For God and Texas

Canvas Giclee - Limited Edition of 189 - 24x40   $800

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Limited Edition of 189 - 24x36 Canvas Giclee $800

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    The Painting "For God and Texas" was completed after months of research and planning. The incredible story of bravery and sacrifice stirred my soul and so I decided to embark on this project. My knowledge of the event was sketchy, based on different Hollywood portrayals I had seen over the years. The first thing I did was read six different books on the Alamo to familiarize myself with the people involved and the how and the why. I photographed the façade of the as well as the reproduction made for John Wayne's movie in Brackettville, Texas. I then had family and friends model for me going through different battle motions dressed in period clothing. After two months of work I had a design I felt confident with and so began the 36 x 60 inch canvas. After almost six months of work the painting was complete.

    What I portrayed was the very beginning of the final assault by Santa Anna's army. At 5 a.m. on March 6, 1836, the thirteen-day siege came to a violent climax. With trumpets blaring the "Deguello", the Mexican warning of no quarter, the huge army attacked. Captain Harrison's company known as the Tennessee Mounted Volunteers defended the area in front of the Alamo mission building. This group included Davy Crockett who insisted that he hold the rank of only a "high Private", and not as a Colonel as he was formally known. Travis, the commander of the Garrison placed them in the mot vulnerable spot and they proved to be up to the task. The Mexican army did not breach the wooden stockade wall they defended during the battle.

    In March 1997 during the Alamo festivities, the painting was on display at the Alamo Museum. I also displayed it and gave a talk to the Alamo Society Seminar and the Alamo Defenders Descendants Association. During my research I was overjoyed to find out that my wife's Aunt, living in San Diego, is a direct descendant of Andrew Kent, one of the original defenders from Kentucky. Members of the Alamo Battlefield Association were also at hand and everyone commented that I had done my homework and portrayed the battle accurately. The only question they had was on the 1824 flag, But since no one can say for sure what flag was actually flown, I decided to use the one that most people would recognize. In fact the curator of the Alamo Museum, Richard Winders, remarked that it is the most accurate portrayal done to date. At the seminar William Chemerka, President of The Alamo Society asked me if he could use the painting on the cover of his new book, "Alamo Almanac & Book of Lists", which I consented to. The painting also is featured in the book "Art of the American West" by Caroline Linscott and Julie Christiansen-Dull, published by Rockport Publishers.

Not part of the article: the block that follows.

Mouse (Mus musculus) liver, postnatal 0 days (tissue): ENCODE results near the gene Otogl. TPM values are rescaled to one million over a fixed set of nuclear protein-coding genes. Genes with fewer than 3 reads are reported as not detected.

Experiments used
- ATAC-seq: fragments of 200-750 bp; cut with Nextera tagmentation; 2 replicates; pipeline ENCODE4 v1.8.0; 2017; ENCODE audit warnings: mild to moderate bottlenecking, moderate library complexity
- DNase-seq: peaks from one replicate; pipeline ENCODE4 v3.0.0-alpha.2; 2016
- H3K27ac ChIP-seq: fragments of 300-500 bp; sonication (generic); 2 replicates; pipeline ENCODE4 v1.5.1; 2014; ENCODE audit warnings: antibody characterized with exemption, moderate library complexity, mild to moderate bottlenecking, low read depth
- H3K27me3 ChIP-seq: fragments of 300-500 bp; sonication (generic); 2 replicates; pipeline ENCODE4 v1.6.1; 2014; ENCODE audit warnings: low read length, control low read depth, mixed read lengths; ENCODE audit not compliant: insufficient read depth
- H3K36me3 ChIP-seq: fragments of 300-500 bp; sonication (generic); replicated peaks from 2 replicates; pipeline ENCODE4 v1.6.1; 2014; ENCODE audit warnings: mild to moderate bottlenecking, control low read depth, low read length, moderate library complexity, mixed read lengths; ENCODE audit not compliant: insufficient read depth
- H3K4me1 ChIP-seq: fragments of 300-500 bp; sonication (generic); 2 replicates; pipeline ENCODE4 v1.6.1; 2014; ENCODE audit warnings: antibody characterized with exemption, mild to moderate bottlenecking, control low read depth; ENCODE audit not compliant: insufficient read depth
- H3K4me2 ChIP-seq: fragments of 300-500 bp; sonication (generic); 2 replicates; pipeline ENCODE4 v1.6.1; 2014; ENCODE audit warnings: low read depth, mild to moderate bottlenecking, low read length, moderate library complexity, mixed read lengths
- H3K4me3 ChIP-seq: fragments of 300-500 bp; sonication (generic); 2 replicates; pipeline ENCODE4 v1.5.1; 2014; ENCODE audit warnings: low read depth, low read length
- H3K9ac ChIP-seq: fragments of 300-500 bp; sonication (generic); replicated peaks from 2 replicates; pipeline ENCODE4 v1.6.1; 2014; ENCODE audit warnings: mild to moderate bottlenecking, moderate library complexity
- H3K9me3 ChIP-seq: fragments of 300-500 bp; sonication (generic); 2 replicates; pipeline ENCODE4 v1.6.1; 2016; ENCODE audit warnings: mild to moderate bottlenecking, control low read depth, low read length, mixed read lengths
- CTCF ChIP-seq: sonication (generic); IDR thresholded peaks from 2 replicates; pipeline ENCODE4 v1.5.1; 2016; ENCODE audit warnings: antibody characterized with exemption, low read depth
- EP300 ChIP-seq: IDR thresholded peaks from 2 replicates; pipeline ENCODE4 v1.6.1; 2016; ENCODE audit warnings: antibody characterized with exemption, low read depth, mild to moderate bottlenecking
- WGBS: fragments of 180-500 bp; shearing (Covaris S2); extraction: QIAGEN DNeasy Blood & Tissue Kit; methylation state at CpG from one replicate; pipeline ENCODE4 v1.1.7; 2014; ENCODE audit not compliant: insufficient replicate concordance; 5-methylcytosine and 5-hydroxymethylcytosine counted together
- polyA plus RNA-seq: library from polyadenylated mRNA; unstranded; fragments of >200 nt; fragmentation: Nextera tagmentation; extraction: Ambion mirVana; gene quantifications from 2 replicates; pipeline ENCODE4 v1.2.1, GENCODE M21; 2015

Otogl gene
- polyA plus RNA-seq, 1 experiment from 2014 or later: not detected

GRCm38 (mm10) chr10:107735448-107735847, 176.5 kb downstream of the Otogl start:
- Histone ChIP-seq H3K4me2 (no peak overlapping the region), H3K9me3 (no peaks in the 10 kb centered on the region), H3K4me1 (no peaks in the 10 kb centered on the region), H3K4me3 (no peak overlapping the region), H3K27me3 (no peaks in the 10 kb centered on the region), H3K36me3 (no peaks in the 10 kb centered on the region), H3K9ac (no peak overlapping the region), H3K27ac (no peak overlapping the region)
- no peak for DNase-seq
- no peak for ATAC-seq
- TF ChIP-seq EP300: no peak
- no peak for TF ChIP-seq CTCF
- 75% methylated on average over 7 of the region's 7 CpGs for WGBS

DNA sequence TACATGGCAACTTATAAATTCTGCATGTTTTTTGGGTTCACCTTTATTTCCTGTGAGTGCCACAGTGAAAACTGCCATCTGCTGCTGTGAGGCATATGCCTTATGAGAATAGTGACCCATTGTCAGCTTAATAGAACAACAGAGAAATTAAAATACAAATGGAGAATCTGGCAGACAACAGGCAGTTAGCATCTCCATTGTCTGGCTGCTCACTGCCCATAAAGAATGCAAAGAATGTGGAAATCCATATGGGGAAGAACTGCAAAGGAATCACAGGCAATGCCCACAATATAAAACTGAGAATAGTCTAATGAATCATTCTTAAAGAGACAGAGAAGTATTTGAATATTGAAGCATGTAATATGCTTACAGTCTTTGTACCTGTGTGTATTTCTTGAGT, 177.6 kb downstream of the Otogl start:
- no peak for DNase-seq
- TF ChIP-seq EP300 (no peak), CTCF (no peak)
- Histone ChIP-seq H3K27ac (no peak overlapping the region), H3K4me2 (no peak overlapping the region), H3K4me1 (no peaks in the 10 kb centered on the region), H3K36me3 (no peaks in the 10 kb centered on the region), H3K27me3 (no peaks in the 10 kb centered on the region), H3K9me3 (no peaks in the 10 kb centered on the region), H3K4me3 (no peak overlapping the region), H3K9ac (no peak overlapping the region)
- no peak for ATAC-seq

Richard Luce


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